Tuesday, October 30, 2018

Review: 康熙大帝

康熙大帝 康熙大帝 by 纪连海
My rating: 2 of 5 stars


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Saturday, October 20, 2018

Review: Find Your Why: A Practical Guide to Discovering Purpose for You and Your Team

Find Your Why: A Practical Guide to Discovering Purpose for You and Your Team Find Your Why: A Practical Guide to Discovering Purpose for You and Your Team by Simon Sinek
My rating: 2 of 5 stars

This is a classic example of too many cooks spoil the broth. I've watch the talk by Simon Sinek and he definitely has some thought-provoking ideas. Unfortunately when he and the rest of the gang tried to pull together a project like this, their voices are disjointed and their messaging, repetitive. The book ended up making Sinek sound like a self-righteous prick.

Granted, it was mentioned that the project was challenging as the authors live on different continents and had to coordinate their efforts across different timezones. But that is precisely why they need to eat their own dog food and "find the why" for co-authoring this book in the first place.

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Sunday, September 30, 2018

Review: Now, Discover Your Strengths

Now, Discover Your Strengths Now, Discover Your Strengths by Marcus Buckingham
My rating: 3 of 5 stars

The central theme (ahem!) of this book - that we should focus on developing strengths rather than correcting weaknesses - has a lot merit and the research seems to back up the authors' claim that this is a better use of the limited resources we have.

However, the point here is not that we should just focus on the strengths and ignore the weaknesses. The problem is that we have the tendency to focus on weaknesses most of the time.

Consider this scenario: Suppose your child returns home with the following grades - an A in English, an A in social studies, a C in biology, and an F in algebra. Which of these grades would you focus on? According to the authors' research, 77 percent of parents chose to focus on the F in algebra, only 6 percent on the A in English, and an even more minuscule number (1 percent) on the A in social studies.

If you have no patience, go to Chapter 4 to read the description of all 34 themes of StrengthsFinder. When you are running through the themes, you may find yourself perplexed by some of the words used to label the talents. This seems to contradict the authors' claim that a revolutionary, common and precise language is now used to describe the talents. Some of the themes, like activator, ideation, intellection, even "Woo", may leave you scratching your head.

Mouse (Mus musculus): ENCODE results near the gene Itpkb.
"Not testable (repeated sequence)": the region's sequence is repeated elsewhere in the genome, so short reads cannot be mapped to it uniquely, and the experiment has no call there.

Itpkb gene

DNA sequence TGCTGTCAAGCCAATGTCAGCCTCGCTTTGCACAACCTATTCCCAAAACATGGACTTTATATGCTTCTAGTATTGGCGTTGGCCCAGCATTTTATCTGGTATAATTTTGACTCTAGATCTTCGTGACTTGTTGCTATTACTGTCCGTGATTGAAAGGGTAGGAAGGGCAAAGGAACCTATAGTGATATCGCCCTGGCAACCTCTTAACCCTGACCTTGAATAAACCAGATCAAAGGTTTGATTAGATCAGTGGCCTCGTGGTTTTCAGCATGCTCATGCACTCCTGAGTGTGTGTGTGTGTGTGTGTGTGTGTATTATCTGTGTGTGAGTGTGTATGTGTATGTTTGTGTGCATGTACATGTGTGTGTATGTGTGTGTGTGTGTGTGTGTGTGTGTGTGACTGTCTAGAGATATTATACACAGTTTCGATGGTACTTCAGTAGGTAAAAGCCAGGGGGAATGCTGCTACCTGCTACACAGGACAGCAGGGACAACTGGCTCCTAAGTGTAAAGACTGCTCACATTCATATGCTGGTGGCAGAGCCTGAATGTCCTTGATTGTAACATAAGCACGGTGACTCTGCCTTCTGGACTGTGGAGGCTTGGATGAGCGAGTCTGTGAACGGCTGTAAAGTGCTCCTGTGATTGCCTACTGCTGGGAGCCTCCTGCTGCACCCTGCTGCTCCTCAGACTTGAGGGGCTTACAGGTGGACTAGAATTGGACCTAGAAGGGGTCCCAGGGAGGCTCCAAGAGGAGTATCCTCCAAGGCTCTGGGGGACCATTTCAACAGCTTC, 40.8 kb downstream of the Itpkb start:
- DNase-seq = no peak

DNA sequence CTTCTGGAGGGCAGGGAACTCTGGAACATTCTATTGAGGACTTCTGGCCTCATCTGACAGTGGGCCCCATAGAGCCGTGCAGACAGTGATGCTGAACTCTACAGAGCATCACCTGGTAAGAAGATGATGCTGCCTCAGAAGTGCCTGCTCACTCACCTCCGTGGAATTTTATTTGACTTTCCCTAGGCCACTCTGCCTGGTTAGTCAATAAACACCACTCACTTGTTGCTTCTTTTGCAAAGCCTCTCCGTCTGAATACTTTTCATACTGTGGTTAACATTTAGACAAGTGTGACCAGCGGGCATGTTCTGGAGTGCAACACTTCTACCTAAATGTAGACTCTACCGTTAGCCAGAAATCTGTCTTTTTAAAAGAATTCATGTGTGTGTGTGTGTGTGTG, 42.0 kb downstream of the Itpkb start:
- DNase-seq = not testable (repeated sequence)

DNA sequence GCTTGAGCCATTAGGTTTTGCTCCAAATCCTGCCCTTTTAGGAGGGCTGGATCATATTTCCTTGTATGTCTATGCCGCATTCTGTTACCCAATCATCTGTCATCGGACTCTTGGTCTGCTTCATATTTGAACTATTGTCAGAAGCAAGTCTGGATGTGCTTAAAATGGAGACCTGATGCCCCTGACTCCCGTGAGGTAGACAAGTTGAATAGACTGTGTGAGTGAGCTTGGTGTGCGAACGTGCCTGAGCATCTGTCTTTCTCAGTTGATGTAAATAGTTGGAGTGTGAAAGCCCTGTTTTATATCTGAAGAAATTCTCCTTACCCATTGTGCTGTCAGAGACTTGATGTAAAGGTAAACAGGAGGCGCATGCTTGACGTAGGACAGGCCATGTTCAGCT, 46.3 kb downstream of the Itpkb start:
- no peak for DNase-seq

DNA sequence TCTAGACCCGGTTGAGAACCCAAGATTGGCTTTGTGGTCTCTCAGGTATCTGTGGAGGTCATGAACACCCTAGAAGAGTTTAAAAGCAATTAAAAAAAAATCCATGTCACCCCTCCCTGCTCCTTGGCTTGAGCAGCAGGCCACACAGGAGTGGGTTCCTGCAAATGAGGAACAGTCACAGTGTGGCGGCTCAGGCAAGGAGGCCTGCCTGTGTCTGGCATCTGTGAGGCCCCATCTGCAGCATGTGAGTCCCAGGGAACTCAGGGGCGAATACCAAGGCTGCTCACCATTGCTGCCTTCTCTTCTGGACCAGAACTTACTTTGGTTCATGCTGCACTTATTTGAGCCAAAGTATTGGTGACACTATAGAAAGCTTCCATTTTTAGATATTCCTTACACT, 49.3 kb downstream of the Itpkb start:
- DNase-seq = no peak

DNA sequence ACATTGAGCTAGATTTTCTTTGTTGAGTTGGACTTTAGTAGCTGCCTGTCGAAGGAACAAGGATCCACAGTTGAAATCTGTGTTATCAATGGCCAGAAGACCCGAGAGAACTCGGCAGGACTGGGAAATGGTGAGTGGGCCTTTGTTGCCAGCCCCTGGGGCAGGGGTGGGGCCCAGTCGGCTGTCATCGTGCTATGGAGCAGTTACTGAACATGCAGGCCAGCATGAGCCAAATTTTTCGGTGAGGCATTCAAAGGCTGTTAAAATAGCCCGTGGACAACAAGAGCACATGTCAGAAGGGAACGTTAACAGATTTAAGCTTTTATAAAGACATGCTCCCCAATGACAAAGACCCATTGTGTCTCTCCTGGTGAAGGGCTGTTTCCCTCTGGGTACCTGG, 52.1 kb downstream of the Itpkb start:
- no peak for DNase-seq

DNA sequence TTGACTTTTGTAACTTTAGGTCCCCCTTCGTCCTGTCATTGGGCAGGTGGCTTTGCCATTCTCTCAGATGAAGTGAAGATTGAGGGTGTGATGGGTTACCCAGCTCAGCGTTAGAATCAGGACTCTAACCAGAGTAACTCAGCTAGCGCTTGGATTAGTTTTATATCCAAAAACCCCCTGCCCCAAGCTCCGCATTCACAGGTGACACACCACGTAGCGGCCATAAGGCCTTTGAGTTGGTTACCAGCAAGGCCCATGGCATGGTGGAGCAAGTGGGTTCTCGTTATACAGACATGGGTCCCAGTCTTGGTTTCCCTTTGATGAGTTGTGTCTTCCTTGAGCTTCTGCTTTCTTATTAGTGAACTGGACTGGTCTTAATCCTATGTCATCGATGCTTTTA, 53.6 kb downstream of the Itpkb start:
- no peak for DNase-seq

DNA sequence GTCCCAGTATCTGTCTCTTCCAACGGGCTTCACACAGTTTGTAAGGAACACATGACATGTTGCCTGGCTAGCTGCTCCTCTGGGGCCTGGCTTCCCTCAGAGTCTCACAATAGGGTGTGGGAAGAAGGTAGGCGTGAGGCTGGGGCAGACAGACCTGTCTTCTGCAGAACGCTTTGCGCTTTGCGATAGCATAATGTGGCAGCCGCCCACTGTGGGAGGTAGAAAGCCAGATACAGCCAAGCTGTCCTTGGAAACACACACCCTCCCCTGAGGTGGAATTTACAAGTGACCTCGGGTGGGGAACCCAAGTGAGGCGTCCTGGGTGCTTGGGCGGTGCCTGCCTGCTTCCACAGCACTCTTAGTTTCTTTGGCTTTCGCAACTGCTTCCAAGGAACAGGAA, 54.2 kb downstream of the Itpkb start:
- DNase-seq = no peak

Fortunately, Chapter 5 is more beneficial as it includes a list of questions you may want to ask about the StrengthsFinder and the talent themes. It's like an FAQ section, but with a great deal of insights.

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Thursday, September 20, 2018

Review: Originals: How Non-Conformists Move the World

Originals: How Non-Conformists Move the World Originals: How Non-Conformists Move the World by Adam M. Grant
My rating: 2 of 5 stars

Disappointed. A book that purports to be a cutting-edge primer on what it takes to be "original" (as Sheryl Sandberg puts it in the Foreword) has very little original insights in it.

In fact, this mash-up of snippets from other books on pop psychology contradicts its original premise that "to become original, you have to take risks". Instead, the author droned on and on about how risk-averse people achieved the level of success they had.

The author also seemed to cherry-pick data sets to support many of his narratives (e.g. the example on "procrastination").

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Friday, September 07, 2018

Review: The Circle

The Circle The Circle by Dave Eggers
My rating: 5 of 5 stars

This cautionary tale of a dysfunctional Utopian society may well illustrate the end of privacy as we know it. The story revolves around the Circle (no pun intended), an omnipresent tech company that implements increasingly invasive business practices on its employees, known as Circlers (hard not to draw a link to real life), as well as the world at large, in the name of full transparency.

The Circle's ethos -- secrets are lies; sharing is caring; privacy is theft -- will probably leave you conflicted, depending on how far down the transparency scale you're tipping.

You'll also have to draw your own conclusion about how (and whether) the increased surveillance will eventually lead to a totalitarian society, because the book's ending doesn't provide sufficient ammunition for conspiracy theorists to come home to roost.

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